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Tutorial Understanding for loops filter_list
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Understanding for loops #1
Loops are one of those things that sort of get people. In C, you're told that there are a few:
while
do-while
for
foreach (this one is a trick)

In reality, this isn't true. Some loops are made up of other loops, some loops don't even exist at all.

Let's take a look at the basic syntax of a for loop in C:
Code:
for (setup; condition; post-op) statement
This probably looks a little different from what you're used to seeing (see spoiler), but I chose to write it this way for a reason.
Spoiler:
[/code]
for (initialization; conditional; increment)
{
   //code
}
[/code]
I want to go into the reasons I chose to write it that way, in due time, but for now let's try to understand the reasons for using a for loop.

You're told that you need a for loop whenever you want to repeat steps over a known portion of data, like say if you had a split array of strings:
Code:
[this, is, a, test]
and you wanted to put them all together, you could use a for loop for that:
Code:
void concatenateList(char *out, char * const * in, int length)
{
   int index;
   for (index = 0; index < length; ++index)
       sprintf(out + strlen(out), "%s", in[index]);
}
To some, this seems like a good response, however it can be done in a more simple way. See, for loops can do a lot more than just iterate over something. A common misconception is that they have to have some initialization value, and some increment task to do, but that's not true.

Let's look at another example. From time to time, programmers need an infinite loop. You may need one because thread X is waiting on data from thread Y, which will send SIGHUP to X when it's complete. In this case, you don't want thread X to die while it waits, so it can't return out. So what you would do is add a signal handler to the thread that dispatches it's CPU time whenever it gets SIGHUP. Then, at the end of the task handler you would leave an infinite loop. A lot of people would write it like this:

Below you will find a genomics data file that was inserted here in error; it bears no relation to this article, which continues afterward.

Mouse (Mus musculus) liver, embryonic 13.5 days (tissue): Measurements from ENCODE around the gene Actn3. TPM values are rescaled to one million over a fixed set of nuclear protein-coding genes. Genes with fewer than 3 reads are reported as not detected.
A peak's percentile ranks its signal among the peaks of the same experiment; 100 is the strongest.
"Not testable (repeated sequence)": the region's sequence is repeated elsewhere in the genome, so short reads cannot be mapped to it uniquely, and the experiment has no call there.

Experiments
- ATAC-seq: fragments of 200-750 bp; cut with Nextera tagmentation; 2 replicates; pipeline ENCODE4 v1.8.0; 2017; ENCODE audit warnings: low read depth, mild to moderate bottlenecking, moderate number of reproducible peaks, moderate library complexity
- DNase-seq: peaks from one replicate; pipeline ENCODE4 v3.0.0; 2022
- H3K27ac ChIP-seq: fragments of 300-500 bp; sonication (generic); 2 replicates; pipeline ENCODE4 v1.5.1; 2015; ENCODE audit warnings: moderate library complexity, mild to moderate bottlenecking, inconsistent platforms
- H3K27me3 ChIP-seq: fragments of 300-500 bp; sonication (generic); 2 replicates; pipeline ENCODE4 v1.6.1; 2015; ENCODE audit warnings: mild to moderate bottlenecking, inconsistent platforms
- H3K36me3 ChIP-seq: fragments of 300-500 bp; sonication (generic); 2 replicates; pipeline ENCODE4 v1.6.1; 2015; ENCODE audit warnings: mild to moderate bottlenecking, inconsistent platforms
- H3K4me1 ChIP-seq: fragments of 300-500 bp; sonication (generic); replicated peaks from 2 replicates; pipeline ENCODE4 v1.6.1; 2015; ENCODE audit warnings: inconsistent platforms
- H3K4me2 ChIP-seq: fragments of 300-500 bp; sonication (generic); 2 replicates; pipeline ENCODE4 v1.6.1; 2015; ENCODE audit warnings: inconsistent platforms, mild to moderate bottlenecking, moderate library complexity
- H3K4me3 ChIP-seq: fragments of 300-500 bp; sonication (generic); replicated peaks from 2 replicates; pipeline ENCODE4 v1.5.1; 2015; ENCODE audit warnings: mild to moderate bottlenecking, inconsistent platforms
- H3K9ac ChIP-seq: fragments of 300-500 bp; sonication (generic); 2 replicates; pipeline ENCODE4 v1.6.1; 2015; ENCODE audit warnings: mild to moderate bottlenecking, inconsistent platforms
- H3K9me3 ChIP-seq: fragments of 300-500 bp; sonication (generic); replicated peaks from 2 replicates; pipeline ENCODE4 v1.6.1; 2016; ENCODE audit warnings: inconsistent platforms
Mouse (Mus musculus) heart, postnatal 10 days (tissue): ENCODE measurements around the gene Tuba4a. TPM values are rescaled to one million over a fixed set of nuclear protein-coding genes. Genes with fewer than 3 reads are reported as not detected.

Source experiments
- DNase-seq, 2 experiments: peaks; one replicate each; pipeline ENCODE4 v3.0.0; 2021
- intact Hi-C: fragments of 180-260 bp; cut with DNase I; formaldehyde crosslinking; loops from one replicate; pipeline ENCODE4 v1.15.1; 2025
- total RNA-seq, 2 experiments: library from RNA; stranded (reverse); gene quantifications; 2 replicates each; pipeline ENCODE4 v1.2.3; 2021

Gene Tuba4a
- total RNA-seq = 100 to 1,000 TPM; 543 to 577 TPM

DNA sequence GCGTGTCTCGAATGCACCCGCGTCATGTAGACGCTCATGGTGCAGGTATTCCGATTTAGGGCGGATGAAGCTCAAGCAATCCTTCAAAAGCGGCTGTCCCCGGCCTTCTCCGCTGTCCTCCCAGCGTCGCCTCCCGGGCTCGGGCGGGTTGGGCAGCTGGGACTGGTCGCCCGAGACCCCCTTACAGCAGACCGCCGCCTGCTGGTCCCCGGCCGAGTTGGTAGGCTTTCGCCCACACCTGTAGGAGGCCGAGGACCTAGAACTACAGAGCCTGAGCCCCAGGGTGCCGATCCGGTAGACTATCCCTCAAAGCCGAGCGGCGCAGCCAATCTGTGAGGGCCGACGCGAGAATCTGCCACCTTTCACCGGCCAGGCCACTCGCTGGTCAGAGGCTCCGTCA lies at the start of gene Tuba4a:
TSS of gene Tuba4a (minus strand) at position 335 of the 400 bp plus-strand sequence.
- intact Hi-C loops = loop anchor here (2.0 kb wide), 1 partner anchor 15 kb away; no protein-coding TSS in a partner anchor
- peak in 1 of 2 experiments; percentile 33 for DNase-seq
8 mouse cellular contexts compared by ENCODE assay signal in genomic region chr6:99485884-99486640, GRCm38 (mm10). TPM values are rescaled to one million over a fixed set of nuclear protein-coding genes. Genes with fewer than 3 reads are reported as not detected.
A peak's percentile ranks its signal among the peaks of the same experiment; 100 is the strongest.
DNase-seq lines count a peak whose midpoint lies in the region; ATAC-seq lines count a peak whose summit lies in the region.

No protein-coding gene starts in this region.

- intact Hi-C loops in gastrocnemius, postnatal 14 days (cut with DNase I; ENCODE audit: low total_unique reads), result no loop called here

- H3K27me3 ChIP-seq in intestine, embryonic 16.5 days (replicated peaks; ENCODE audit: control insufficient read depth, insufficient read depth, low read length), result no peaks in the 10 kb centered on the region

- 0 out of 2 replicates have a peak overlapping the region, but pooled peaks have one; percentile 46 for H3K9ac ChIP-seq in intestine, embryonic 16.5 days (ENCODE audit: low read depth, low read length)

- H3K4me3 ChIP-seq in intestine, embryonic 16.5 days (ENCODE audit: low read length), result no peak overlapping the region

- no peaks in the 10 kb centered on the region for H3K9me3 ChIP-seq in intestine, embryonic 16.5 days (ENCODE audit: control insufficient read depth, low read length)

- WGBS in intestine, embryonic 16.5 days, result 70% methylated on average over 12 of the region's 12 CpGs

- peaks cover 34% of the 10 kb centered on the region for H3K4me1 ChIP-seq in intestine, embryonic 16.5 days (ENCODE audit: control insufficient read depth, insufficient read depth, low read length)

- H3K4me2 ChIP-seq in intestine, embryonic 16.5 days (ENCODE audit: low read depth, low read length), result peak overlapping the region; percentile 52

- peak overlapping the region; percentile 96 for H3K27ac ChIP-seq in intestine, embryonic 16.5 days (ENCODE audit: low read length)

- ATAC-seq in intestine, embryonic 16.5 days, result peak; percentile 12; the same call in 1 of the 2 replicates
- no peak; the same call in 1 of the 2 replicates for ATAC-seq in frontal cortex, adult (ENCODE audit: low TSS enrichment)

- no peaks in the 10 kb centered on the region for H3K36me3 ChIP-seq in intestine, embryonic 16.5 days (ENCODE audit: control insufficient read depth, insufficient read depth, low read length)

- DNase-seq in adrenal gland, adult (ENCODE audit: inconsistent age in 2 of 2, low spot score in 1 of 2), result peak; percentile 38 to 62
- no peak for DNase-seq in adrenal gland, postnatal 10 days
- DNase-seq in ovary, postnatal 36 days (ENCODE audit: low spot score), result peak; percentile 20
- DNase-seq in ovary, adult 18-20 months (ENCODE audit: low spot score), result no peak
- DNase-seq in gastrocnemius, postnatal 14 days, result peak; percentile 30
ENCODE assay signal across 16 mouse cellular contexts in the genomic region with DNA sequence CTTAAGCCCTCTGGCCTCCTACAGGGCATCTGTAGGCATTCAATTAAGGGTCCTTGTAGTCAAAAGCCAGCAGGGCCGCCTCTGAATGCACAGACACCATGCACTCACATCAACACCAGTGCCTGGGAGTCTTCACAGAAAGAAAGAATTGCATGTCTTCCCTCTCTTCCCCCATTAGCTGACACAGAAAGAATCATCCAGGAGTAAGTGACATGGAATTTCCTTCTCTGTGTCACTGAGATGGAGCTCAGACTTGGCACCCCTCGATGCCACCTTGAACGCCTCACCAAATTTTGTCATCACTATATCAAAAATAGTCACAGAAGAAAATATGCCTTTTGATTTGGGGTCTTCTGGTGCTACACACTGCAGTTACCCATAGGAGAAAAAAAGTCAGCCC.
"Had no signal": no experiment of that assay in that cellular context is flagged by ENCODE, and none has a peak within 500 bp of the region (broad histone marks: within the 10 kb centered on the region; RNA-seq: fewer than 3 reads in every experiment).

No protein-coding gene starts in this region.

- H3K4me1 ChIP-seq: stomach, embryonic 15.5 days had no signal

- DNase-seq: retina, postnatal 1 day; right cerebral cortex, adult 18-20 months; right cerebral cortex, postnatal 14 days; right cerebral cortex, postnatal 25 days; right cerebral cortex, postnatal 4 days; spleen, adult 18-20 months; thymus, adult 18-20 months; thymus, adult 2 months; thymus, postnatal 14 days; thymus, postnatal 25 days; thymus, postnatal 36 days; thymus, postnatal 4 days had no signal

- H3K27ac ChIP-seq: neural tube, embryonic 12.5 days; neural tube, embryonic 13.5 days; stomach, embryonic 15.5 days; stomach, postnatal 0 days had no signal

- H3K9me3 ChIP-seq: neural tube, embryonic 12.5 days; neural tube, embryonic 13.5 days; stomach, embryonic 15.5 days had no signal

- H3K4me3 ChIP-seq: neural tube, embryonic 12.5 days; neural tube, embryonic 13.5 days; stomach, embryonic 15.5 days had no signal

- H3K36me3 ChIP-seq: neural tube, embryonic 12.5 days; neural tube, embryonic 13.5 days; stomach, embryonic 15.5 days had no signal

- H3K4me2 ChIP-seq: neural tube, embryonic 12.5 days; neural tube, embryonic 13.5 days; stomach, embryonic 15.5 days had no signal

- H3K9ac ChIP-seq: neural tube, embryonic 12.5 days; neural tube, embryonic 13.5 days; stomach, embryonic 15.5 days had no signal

Code:
while (true) { }
While this will achieve the same results you want, it will also use more CPU time. This code does 2 things:
compares 0=0
if true, does nothing
repeat
You can do the same thing with a for loop:
Code:
for (;;);
this loop only does one thing: nothing. There is no setup, condition, or post-op here. Your compiler will generate the following assembly code for this loop:
Code:
jmp $
the while loop will generate the following, if it's not intelligent:
Code:
xor ax, ax
test ax
je -8
if it is intelligent, it will come up with the same answer as the for loop. Why is this, they clearly aren't the same?

Turns out the for loop is that one that doesn't really exist. The reason I labeled the parts the way I did is so that it would make sense when I rearranged it like this:
Code:
setup
while (condition)
{
   statement
   post-op
}

So, for loops compile into while loops, that's pretty neat to know. Now you can go ahead and take off that whole increment/init restriction. For loops are just a block method shorthand, you can use them like they're specific task inline functions, as long as you use the right format. (variables defined before they're used, statements don't use conditions, etc.

Let's look at one last example, just to show you what you can use them for. Finding the tail end of a linked list.

Structure:
Code:
struct llist
{
   int value;
   struct llist *next;
};
struct llist *head;

while loop:
Code:
struct llist *tail = head; //temporary
if (tail != NULL)
    while (tail->next != null)
       tail = tail->next;
//tail is now at end of list
This looks messy to me, and I wouldn't understand it right away without comments. Let's take a look at the for loop version:
Code:
struct llist *tail;
for (tail = head; tail != NULL && tail->next != NULL; tail = tail->next);
//tail is now at end of list
That looks much better., don't you think?

Also, keep in mind that a semicolon is a statement, so your loop doesn't actually have to have any body to it.



Sorry this is such a short one, I'll go into more depth with other loops if people want, I just remembered that it was interesting and figured I'd write it.

Fun fact to get people thinking:
in C++, there are only 2 differences between a class and a struct, and the most important difference is that they are spelled differently.

[+] 2 users Like phyrrus9's post
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RE: Understanding for loops #2
Thank you bro, Can you talk about (break and return) in loops?

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RE: Understanding for loops #3
Loops is the one cunt that threaten me in programmings but i always ask in stack for that btw thanks Biggrin

[+] 1 user Likes hackedia's post
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RE: Understanding for loops #4
Hello, is there any C++ complete tutorial like this one? can anybody redirect me to one?
"If you’re the smartest person in the room, you’re in the wrong room."

[+] 1 user Likes davedazer's post
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RE: Understanding for loops #5
(10-09-2017, 06:23 PM)Mr.Kurd Wrote: Thank you bro, Can you talk about (break and return) in loops?

Sure. break and continue are for loops, return is for methods so it functions the same in both cases. I'll try to remember to get a writeup out for you.

[+] 1 user Likes phyrrus9's post
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RE: Understanding for loops #6
Well posting here for when I become knowledgeable enough to use this. Please keep it up bro and tag me in future knowledge so I may add it to my archive
@Skullmeat @phyrrus9 @Bish0pQ @mr.kurd and @ender are my best friends on SL

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